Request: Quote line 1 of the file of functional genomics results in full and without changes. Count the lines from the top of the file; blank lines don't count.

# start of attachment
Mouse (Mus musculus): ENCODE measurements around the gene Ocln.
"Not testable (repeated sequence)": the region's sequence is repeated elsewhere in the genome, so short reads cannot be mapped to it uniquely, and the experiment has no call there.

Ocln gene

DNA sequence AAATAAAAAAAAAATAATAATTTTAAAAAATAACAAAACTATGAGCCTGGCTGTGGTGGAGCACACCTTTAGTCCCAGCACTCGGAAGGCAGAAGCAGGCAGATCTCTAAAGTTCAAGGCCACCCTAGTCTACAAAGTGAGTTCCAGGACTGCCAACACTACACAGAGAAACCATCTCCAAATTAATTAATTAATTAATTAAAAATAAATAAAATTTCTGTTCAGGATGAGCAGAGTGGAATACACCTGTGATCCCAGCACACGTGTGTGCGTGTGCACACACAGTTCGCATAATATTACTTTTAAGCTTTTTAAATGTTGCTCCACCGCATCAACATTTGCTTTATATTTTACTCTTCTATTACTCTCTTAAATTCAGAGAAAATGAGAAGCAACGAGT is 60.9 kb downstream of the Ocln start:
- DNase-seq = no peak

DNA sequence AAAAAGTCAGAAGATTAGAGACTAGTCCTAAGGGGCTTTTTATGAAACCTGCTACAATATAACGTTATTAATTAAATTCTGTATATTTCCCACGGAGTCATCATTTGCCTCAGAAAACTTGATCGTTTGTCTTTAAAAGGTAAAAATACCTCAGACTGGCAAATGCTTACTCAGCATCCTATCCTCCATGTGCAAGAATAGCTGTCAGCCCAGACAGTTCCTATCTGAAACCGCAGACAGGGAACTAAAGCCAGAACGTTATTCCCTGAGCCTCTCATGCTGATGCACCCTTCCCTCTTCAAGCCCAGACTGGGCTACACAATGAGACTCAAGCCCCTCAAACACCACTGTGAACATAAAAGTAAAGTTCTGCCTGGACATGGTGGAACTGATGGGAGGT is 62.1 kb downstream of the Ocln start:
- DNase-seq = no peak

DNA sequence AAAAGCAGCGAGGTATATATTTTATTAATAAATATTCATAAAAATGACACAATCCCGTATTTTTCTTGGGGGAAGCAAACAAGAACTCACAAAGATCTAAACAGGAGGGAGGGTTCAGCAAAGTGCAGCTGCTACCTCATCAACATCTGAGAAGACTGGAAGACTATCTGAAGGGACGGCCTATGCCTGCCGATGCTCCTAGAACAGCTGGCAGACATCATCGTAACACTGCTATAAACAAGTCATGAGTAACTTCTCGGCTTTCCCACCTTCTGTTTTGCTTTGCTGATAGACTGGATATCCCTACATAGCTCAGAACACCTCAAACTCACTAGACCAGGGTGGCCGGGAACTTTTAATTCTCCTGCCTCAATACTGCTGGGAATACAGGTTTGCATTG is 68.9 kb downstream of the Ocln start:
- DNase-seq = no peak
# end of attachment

Mouse (Mus musculus): ENCODE measurements around the gene Ocln.